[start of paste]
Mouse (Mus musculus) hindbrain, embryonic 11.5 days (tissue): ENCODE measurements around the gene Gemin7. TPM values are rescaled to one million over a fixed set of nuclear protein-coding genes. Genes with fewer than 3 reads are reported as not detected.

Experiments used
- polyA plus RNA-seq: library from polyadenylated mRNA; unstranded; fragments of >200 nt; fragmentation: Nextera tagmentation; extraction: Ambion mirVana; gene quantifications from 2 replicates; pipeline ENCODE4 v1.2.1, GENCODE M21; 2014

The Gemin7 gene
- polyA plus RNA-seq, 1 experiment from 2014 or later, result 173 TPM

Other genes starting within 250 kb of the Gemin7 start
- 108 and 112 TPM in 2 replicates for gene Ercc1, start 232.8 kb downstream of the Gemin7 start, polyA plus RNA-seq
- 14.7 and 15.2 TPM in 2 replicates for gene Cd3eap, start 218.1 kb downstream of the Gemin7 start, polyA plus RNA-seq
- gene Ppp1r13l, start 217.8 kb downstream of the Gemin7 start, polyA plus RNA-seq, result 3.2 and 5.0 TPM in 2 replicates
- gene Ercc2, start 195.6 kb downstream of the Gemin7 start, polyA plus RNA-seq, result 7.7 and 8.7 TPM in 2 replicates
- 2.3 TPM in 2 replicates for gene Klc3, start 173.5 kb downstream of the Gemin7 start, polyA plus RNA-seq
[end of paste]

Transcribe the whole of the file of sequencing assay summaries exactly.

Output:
Mouse (Mus musculus) hindbrain, embryonic 11.5 days (tissue): ENCODE measurements around the gene Gemin7. TPM values are rescaled to one million over a fixed set of nuclear protein-coding genes. Genes with fewer than 3 reads are reported as not detected.

Experiments used
- polyA plus RNA-seq: library from polyadenylated mRNA; unstranded; fragments of >200 nt; fragmentation: Nextera tagmentation; extraction: Ambion mirVana; gene quantifications from 2 replicates; pipeline ENCODE4 v1.2.1, GENCODE M21; 2014

The Gemin7 gene
- polyA plus RNA-seq, 1 experiment from 2014 or later, result 173 TPM

Other genes starting within 250 kb of the Gemin7 start
- 108 and 112 TPM in 2 replicates for gene Ercc1, start 232.8 kb downstream of the Gemin7 start, polyA plus RNA-seq
- 14.7 and 15.2 TPM in 2 replicates for gene Cd3eap, start 218.1 kb downstream of the Gemin7 start, polyA plus RNA-seq
- gene Ppp1r13l, start 217.8 kb downstream of the Gemin7 start, polyA plus RNA-seq, result 3.2 and 5.0 TPM in 2 replicates
- gene Ercc2, start 195.6 kb downstream of the Gemin7 start, polyA plus RNA-seq, result 7.7 and 8.7 TPM in 2 replicates
- 2.3 TPM in 2 replicates for gene Klc3, start 173.5 kb downstream of the Gemin7 start, polyA plus RNA-seq